Do you know how many tiles there are to be considered in a new home? We have three full bathrooms as well as the kitchen, office kitchenette and the laundry. That’s a lot of wet area to cover.
While it appeared fairly daunting at first, I have to commend the sales staff at Beaumont Tiles in Brendale QLD, for their assistance in explaining the different types of tiles to us and helping us narrow down the final choices. They also have a great in-store computer program that allowed us to see how the tiles might look installed using various laying patterns. Read more
One of the best parts of the new house is the home office. This is my productivity cave. I can go there and shut myself in and because I am ‘at work’ I don’t get as many interruptions. One of my work colleagues visited recently and playfully commented it was like a grown up cubby house and she is right – it does feel a bit like a large playhouse and I hope we all continue to have fun as well as be productive in it.
Having a separate home office was one of the primary reasons we decided to build a new home. The Old Queenslander was lovely as a family home, however the office was part of the house and it was so easy to get distracted with home stuff like laundry or cooking when I really should have been concentrating on paid work.
After nearly a year and a half of renovation and building, and a few weeks of frantic activity, we have finally settled into the new house. We are discovering all those things that were either buried in the move or have been packed away in boxes for the duration – it’s a wonderful discovery of how much you don’t need after all with the Op shops around us being blessed with a number of items that we obviously couldn’t part with 18 months ago but have now discovered otherwise.
The week before the move was filled with activity. At one stage we had plumbers, tilers and painters all working around each other; it’s amazing what a deadline can do to get things moving.
A well-constructed and thought out fence can be both practical and aesthetically pleasing.
For me the fence had to be a considered part of the finished product, not an after thought.
A fence is one of the first things that introduces people to your home. It has the potential to not only complement the home, but make a statement. Of course, a fence also needs to meet some practical requirements of home life such as keeping kids and pets in and unwanted visitors out – not that I have to worry about keeping the kids in these days… it seems they don’t want to leave.
After a full on, two-week block of work out bush I have managed to fit in a weekend at home; enough time to wash the clothes, bake some healthy biscuits and muesli and say hello to my family, along with checking on the build progress.
The most obvious change was the finished paint job on the walkway – it looks great.
When we were considering what to use on the inside of the walkway that leads to the front door, we saw a great architectural product from James Hardy called Matrix board. This product has been appearing on new build homes in the area and gives a edgy, contemporary look, much better than the old blue board and render finish. Read more
An exciting stage was reached two weeks ago with the installation of the timber floor in the downstairs areas.(yes, sorry for the delay, I’m out on the road again and this is the first chance I have had to write about it).
We decided early on in the planning phase, to have a suspended floor rather than concrete slab to allow the house to sit lightly on the land. What I hadn’t realised at the time was that the new, energy efficiency standards meant that we had to first install yellow tongue sheets to form the subfloor. Over the top of this the solid timber floorboards are glued and nailed down. While this design increases resources and hence cost, there are some benefits. To start with it minimises the problems older timber floors had with gaps opening up between boards creating squeaky boards and drafts. The floor should also be warmer in winter as the yellow tongue forms an insulating layer. Read more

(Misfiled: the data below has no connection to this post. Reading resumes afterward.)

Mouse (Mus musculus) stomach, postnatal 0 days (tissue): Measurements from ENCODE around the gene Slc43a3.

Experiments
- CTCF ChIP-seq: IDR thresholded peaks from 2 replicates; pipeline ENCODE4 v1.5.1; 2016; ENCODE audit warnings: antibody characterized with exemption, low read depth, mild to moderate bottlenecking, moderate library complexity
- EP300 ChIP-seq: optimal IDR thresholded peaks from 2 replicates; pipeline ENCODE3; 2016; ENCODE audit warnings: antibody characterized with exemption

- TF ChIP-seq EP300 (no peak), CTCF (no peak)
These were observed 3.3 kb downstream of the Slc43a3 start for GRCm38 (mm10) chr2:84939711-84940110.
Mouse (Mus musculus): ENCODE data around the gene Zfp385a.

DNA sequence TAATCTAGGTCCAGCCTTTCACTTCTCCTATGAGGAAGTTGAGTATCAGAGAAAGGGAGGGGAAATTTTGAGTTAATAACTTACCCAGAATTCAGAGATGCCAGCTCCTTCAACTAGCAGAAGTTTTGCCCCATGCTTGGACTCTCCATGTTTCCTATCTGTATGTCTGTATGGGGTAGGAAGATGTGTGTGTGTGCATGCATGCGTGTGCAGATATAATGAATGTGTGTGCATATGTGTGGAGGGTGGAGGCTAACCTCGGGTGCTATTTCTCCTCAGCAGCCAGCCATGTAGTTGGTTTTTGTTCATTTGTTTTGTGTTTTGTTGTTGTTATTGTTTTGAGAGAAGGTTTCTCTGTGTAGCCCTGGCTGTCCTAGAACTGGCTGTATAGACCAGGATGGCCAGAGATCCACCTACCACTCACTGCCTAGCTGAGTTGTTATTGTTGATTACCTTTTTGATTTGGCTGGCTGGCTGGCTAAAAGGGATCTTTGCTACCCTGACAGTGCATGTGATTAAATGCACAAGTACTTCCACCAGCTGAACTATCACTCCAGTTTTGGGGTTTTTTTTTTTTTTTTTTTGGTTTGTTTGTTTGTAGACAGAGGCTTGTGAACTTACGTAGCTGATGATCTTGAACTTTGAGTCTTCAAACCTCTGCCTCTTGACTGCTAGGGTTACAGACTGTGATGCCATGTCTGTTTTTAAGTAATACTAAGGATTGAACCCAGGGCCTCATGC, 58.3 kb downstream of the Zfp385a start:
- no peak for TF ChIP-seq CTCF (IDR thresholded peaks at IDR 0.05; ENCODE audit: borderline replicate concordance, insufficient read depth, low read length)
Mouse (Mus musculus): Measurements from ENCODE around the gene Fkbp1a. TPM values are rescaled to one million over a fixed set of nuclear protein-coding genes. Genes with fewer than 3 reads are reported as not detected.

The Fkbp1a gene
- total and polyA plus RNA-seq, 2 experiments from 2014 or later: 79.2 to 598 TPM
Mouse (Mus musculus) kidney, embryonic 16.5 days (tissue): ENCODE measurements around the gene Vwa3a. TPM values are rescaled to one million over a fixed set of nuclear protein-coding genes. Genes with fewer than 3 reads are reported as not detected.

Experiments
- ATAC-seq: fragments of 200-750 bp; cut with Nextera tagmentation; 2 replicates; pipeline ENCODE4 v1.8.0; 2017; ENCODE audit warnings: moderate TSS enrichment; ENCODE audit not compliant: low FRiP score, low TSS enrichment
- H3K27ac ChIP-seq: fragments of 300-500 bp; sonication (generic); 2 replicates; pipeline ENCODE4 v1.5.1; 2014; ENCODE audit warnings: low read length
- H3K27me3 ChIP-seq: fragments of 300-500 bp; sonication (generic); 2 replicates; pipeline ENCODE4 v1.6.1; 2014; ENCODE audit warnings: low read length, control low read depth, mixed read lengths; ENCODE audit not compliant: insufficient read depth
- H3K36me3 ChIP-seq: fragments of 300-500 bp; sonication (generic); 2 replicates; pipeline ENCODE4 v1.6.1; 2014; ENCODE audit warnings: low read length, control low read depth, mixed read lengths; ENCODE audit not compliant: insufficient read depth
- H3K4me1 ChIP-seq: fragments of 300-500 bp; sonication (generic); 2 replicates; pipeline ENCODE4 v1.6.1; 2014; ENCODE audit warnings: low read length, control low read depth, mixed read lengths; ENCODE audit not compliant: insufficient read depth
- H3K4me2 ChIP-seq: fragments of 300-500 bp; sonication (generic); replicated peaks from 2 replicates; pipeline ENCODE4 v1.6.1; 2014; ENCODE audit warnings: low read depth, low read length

Stairs, beautiful stairs. It is soooo much easier than clambering up ladders. Both sets of stairs, internal and external were completed by the time I returned in early January. Read more
With the December break upon us, I finally have some time to catch up on the progress of the new build. While I have been able to manage the build process in between a very busy few months of work (sometimes I was only able to get home for one or two days between trips), something had to give and that was the documentation of the build. Thankfully, our builder is amazing and of course there is the internet and mobile phones for communication. Miraculously with all this to-ing and fro-ing, there has only been one or two errors of any significance (more on that later) which has been a real blessing.
Why is it that putting up the framework makes the floor area of a house look smaller than it is? Now, I know the house can’t actually be that small because it takes up a huge chunk of the site, it just appears that way. So I asked a friend – Google, and found out that this is a common optical illusion that has many people freaking out over. One of the forum sites said that the illusion was due to comparing the outdoor space with that inside the house, it was also recommended that people didn’t visit the site too often when the build was going on – obviously most people don’t live next door to their build site.
I returned from my last trip to find I had a couple of walls raised on the building site, the start of the garage. After a week at home I had three walls, all concrete block, all different colours, and the jury is still out on those almond coloured ones. I do like the large boundary wall however, it is a brown-grey and tones in nicely with the old Queenslander, which is just as well as that is the side you will actually see the colour.